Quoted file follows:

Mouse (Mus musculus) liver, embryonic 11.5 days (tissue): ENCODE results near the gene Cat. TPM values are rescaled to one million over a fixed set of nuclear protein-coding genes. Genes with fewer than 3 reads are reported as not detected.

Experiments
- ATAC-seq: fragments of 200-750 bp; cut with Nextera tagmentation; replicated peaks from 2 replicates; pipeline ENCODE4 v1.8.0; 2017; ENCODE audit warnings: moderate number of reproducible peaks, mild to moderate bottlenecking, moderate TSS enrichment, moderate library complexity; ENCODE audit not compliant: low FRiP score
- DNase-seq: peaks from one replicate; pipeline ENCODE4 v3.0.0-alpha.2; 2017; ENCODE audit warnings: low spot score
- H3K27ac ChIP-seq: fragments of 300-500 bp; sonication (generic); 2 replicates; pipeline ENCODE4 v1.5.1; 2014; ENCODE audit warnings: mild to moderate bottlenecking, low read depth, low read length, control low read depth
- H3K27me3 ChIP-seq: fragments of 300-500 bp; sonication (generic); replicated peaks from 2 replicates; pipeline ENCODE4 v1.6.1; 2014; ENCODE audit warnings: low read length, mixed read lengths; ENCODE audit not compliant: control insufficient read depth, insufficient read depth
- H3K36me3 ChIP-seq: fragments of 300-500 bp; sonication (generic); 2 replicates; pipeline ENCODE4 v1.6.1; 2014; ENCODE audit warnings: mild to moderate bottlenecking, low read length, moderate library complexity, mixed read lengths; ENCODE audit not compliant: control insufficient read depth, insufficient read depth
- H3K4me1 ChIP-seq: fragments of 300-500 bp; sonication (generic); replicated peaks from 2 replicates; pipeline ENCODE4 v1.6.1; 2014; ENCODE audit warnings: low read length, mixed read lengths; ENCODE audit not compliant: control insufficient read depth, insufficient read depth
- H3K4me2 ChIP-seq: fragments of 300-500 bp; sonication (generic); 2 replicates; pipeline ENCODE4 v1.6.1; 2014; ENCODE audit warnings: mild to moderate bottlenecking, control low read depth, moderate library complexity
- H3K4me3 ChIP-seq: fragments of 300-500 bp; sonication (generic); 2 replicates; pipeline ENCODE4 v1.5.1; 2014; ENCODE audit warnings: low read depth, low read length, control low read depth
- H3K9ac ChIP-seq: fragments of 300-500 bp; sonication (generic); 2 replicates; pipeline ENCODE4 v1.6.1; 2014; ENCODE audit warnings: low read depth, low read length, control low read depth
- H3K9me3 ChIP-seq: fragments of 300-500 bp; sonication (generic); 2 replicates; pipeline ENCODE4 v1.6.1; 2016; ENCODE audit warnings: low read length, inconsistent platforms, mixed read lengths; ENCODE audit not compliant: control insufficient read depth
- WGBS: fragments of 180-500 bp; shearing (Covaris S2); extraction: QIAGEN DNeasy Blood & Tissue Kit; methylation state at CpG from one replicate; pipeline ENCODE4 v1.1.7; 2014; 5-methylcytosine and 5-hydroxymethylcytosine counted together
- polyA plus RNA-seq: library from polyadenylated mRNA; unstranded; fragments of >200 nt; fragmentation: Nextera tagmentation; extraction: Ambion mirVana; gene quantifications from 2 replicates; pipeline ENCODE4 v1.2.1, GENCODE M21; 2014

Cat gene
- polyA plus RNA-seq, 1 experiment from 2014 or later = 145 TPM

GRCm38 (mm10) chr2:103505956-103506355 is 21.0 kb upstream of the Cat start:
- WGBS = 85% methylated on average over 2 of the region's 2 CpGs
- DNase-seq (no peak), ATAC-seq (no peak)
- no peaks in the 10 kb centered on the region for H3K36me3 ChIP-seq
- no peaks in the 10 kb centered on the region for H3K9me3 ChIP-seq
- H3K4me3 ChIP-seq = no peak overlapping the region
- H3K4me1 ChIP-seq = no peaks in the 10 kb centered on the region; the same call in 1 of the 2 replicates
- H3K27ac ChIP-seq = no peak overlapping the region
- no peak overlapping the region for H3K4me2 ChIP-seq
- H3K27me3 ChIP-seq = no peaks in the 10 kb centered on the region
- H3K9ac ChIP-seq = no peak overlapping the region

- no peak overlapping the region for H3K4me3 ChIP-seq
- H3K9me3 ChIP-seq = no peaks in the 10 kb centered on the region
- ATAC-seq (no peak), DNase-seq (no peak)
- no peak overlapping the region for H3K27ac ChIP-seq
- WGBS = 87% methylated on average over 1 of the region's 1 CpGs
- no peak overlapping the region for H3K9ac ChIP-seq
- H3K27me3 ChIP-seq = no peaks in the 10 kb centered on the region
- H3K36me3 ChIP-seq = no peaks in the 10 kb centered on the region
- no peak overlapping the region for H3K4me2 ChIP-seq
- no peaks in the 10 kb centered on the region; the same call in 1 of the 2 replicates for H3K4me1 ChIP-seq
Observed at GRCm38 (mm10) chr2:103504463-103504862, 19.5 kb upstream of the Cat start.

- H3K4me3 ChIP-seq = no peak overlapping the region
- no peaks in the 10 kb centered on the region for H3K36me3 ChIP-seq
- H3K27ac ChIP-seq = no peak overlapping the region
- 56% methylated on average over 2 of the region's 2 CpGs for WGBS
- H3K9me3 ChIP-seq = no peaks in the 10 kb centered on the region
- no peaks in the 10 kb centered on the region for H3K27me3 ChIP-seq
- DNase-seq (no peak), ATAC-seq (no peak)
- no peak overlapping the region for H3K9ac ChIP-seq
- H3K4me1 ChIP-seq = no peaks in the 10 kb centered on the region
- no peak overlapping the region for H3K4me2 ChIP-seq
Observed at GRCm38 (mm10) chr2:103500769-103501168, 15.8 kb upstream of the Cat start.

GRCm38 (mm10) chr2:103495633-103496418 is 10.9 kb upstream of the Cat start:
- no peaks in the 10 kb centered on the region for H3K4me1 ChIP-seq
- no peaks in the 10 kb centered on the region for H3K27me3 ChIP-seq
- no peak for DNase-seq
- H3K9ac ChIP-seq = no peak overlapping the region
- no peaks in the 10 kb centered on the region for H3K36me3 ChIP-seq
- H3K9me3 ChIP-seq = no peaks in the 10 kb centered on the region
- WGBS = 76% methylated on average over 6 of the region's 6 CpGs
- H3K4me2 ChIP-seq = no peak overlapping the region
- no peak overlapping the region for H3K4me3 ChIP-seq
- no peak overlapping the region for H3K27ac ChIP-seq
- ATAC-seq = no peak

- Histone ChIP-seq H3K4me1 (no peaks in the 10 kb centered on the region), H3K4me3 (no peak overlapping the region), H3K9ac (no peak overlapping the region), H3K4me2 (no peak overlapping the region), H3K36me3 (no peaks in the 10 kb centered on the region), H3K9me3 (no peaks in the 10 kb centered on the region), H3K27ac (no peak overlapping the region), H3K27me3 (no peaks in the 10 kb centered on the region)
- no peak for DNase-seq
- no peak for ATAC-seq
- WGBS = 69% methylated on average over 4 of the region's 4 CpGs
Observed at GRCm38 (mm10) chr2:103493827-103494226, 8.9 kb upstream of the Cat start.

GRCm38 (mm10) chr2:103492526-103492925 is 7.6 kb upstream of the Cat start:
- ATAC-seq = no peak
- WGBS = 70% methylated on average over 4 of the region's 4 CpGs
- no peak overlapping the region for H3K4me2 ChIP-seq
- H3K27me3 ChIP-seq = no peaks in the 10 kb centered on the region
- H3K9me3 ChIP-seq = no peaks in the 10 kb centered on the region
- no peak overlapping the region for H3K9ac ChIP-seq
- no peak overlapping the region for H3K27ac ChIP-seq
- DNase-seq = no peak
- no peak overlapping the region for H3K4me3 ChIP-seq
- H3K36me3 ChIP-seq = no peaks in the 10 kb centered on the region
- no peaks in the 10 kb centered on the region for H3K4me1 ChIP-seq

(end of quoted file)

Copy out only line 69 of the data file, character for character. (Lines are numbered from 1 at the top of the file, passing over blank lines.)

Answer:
- WGBS = 70% methylated on average over 4 of the region's 4 CpGs